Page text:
Bluebird, or The Invention of Happinessby Sheila Kohler
Acclaimed author Sheila Kohler's sweeping historical novel, Bluebird, or the Invention of Happiness, is based on the life of Lucy Dillon, an eighteenth-century French aristocrat. Wrenched from the court of Marie Antoinette by the Reign of Terror, the brave and resilient Lucy escapes with her family to the freedom and hardships of a newly independent America/i>… See more details below
Acclaimed author Sheila Kohler's sweeping historical novel, Bluebird, or the Invention of Happiness, is based on the life of Lucy Dillon, an eighteenth-century French aristocrat. Wrenched from the court of Marie Antoinette by the Reign of Terror, the brave and resilient Lucy escapes with her family to the freedom and hardships of a newly independent America where, on a dairy farm in the Hudson Valley, she discovers a new life-and her true self.
The life of Lucy Dillon, an aristocrat in Marie Antoinette's court, is the subject of the seventh novel and flawed first foray into historical realism for South African author Kohler (Crossways). Through her resilience and resourcefulness, Lucy (based on the real-life Henriette Lucy Dillon) saves her husband, Frédéric Séraphin, and their children from the Terror during the French Revolution. The book opens in 1794 with Lucy and her family fleeing France, then flashes back episodically to her role as apprentice lady-in-waiting at court and her severe childhood despite her aristocratic privilege. The contradictions in her upbringing, the novel suggests, may have helped Lucy to become the resourceful person who could lead her family to the U.S. and establish a dairy farm in upstate New York, where her friendliness and butter become renowned. But two years later, once the Terror ends, Frédéric insists they return to France, though her time in America remains the moment when she lived out "the illusion... of being Queen of my own destiny." Kohler's writing is often deft, but the immense amount of historical material checks the narrative momentum. The novel succeeds better in conveying the particulars of Lucy's life, especially her adaptation to the rigors of American country life. (Apr. 24)Copyright 2007 Reed Business Information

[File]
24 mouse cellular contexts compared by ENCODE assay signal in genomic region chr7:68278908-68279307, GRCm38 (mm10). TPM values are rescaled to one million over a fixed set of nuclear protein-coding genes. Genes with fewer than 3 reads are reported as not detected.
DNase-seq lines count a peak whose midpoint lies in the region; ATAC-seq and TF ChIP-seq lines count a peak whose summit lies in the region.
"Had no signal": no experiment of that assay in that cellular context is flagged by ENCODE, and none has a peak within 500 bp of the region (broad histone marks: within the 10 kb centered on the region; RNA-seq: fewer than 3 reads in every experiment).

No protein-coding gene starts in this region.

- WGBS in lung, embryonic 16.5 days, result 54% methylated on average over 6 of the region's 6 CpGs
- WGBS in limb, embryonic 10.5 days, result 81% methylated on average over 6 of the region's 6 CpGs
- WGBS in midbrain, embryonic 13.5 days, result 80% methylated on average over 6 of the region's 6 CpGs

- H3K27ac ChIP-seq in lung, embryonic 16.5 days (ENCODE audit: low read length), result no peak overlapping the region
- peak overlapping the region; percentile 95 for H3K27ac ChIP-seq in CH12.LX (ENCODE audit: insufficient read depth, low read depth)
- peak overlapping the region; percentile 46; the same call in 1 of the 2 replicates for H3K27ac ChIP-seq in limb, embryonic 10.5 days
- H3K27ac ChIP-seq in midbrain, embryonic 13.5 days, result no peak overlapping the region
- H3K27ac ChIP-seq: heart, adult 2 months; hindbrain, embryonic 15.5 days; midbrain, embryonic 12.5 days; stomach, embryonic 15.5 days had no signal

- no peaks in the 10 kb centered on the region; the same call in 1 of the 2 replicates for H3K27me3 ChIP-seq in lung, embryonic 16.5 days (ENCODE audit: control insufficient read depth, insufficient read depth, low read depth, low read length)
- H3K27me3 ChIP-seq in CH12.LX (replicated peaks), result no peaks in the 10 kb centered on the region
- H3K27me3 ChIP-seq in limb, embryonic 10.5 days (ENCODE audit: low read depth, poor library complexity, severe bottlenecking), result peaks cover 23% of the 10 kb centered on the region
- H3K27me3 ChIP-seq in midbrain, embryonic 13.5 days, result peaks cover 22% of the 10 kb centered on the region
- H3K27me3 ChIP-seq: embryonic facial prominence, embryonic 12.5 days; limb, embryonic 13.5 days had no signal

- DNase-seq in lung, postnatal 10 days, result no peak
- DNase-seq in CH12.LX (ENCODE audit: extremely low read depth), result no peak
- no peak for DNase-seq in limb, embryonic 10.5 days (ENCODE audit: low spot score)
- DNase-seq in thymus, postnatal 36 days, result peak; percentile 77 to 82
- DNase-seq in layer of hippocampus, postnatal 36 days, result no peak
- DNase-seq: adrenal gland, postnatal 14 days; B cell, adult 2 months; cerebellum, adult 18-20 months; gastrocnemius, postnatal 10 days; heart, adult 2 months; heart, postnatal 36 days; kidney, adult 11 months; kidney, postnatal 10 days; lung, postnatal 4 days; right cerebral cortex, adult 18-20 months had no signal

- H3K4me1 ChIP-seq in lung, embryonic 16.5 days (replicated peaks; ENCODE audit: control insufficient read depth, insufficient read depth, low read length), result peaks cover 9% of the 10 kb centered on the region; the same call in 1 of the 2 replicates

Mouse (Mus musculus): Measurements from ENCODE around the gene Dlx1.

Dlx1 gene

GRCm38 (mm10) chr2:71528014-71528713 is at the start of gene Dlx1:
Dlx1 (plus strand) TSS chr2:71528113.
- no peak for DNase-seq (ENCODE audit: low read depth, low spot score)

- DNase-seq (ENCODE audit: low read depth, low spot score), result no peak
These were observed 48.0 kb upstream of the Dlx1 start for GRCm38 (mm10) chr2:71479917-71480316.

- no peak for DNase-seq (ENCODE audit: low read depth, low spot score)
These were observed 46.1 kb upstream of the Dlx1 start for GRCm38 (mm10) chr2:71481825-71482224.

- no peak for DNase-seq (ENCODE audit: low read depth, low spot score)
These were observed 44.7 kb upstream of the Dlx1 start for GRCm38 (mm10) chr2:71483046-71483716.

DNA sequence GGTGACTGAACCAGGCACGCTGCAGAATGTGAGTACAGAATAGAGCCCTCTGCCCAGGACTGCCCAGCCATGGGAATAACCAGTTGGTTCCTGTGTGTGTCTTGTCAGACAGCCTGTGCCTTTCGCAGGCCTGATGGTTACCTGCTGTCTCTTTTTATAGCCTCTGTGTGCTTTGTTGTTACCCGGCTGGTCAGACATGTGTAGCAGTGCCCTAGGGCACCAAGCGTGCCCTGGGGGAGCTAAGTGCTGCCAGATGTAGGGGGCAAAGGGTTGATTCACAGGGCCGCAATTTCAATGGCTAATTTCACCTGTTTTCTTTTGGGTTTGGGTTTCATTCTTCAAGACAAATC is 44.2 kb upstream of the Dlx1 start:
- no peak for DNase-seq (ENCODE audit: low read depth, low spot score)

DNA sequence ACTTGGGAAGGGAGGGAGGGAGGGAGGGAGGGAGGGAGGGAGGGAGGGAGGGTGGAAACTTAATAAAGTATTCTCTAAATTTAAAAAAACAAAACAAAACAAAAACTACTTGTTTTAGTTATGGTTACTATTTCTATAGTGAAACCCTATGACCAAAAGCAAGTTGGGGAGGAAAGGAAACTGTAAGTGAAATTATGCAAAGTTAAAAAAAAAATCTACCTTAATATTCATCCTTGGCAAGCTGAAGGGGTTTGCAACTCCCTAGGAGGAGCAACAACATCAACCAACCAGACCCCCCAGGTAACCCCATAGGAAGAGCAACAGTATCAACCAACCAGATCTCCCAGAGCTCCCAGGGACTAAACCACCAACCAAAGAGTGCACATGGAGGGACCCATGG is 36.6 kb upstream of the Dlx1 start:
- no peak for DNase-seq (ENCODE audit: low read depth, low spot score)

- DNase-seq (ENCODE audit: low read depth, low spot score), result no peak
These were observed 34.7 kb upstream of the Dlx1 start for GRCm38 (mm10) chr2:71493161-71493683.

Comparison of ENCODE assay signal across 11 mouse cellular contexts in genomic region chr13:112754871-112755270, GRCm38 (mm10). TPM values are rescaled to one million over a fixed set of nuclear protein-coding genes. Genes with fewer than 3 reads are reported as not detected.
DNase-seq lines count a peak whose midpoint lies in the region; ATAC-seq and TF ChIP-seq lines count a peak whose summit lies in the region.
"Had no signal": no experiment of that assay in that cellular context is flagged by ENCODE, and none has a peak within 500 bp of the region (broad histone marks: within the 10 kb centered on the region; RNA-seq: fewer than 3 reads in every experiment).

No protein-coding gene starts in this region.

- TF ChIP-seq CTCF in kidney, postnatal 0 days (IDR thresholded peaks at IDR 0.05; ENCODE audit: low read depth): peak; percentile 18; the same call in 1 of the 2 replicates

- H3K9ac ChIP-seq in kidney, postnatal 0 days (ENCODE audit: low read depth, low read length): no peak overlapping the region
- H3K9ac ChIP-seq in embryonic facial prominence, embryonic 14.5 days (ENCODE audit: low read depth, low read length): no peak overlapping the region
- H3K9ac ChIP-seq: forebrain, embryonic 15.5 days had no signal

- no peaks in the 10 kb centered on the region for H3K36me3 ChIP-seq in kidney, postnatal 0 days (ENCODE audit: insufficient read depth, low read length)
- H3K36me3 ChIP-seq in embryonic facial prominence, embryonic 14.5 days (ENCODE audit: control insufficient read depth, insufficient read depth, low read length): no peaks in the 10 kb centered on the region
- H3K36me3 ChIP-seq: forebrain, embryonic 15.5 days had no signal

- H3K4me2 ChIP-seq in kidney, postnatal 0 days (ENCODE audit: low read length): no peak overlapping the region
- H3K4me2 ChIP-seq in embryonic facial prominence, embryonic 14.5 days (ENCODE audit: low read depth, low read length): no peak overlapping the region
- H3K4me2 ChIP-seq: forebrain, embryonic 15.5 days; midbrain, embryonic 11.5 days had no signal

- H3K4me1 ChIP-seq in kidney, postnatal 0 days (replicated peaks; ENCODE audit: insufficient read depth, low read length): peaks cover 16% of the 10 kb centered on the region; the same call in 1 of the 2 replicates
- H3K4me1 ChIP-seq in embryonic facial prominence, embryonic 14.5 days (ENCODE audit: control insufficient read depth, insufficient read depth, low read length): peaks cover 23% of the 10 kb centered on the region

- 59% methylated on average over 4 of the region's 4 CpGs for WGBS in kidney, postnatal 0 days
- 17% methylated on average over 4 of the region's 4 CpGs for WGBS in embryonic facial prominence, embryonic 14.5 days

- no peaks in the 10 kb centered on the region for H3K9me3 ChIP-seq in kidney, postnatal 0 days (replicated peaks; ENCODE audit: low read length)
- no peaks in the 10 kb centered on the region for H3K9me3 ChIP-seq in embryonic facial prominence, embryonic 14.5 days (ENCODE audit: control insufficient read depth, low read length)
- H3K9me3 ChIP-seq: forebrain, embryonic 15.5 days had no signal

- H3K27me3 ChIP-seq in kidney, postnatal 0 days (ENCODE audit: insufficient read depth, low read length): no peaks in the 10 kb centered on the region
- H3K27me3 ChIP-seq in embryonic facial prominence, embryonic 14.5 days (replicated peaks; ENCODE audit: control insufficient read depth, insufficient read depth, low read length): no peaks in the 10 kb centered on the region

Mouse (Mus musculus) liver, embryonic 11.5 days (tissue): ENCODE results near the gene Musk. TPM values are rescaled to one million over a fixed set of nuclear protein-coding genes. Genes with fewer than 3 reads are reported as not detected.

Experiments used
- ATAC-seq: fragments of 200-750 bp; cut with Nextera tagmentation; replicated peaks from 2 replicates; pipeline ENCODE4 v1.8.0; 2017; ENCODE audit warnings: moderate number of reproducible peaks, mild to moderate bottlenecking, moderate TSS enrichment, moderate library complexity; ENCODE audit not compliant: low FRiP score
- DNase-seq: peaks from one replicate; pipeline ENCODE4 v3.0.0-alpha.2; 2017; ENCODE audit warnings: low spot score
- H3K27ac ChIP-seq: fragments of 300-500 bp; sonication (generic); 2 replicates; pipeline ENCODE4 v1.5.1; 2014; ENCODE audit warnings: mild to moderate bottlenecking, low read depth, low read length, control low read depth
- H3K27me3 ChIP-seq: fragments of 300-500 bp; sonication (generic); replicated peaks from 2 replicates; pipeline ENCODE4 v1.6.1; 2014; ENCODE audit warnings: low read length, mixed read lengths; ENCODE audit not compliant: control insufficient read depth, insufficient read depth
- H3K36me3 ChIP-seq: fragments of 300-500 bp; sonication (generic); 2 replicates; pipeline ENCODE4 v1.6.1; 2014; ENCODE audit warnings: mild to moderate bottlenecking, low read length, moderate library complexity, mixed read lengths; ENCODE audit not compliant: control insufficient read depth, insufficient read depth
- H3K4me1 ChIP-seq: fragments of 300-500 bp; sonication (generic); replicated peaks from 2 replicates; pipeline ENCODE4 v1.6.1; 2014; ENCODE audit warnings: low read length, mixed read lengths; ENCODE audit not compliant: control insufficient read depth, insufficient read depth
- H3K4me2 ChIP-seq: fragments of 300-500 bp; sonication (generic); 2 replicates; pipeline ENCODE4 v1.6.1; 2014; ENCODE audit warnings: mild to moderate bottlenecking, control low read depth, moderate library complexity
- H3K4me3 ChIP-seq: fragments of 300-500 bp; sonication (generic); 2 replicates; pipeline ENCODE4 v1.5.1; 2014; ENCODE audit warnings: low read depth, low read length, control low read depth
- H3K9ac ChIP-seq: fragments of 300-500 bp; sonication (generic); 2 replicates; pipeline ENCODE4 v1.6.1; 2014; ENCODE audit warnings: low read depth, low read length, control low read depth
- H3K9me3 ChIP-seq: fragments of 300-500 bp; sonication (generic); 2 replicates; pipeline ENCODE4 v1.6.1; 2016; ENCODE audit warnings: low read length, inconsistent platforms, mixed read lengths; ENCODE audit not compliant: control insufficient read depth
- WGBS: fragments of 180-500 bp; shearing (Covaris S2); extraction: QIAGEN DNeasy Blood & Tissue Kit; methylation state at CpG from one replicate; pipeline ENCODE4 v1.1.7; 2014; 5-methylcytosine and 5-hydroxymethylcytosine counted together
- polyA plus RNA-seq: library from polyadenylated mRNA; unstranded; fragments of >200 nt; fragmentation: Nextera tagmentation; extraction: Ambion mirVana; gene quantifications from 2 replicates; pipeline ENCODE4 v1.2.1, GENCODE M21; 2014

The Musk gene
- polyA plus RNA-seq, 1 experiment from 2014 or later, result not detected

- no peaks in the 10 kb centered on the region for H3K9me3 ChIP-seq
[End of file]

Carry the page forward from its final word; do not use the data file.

- Penguin Publishing Group
- Publication date:
- Edition description:
- Product dimensions:
- 5.50(w) x 8.25(h) x 1.00(d)
- Age Range:
- 18 - 17 Years
Read an Excerpt
Bluebird, or The Invention of Happiness
By Sheila Kohler
Other PressCopyright © 2007 Sheila Kohler
All right reserved.
The captain has been at sea for twenty days, going north instead of west, in wild winds, flying light in sleet and snow and a terrific sea, to avoid the Algerian pirates. Two leagues out from the lighthouse called the Tour de Courdoaun, he has been obliged to change course. More than the terrible equinoctial gales, more than the French men-o’-war, more than starvation, he fears the Algerian pirates. He has heard of what they do to their captives: tongues cut off, other parts removed. He knows they prey particularly on American ships, as the American government, unlike the French and the British, has no treaty with them.
This is his first command, this sloop, the Diana, a wretched 150- tonner, one mast, wooden latches to the doors, not a bit of brass about it, and the only cargo, the twenty-five cases his French passengers have brought with them. It rolls horribly even in light seas. He can barely stand upright.
It is mid-afternoon, but the seas are so high and the swirl of fog so thick, it is impossible to see the bowsprit. The dead-lights have been put up.
The captain is used to high seas and fog. He and his first mate come from Newfoundland, that watery and fog-weary place, but he has always feared the sea, has never learned to swim, and has had only a short apprenticeship under Captain Loxley on the Pigow.
He has had to order the mainsail furled in this strong wind. Boyd, one of the sailors, has been up the mast to grapple with it. His crew consists only of the first mate, a cabin boy, and three common sailors, since his fourth caught his loose clothing in the rigging and took a terrible fall on leaving Bordeaux, and was lost at sea. The captain doesn’t like to think about that, though he dreams of it. He sees the man falling through the twilit air, arms flailing, hands reaching for the rigging. In his dreams the man is somehow keeping himself afloat in the sea. He shouts after the ship that has been his home, fixing his gaze on the lantern at the stern, a speck of light which comes and goes with the waves.
Excerpted from Bluebird, or The Invention of Happiness by Sheila Kohler Copyright © 2007 by Sheila Kohler. Excerpted by permission.
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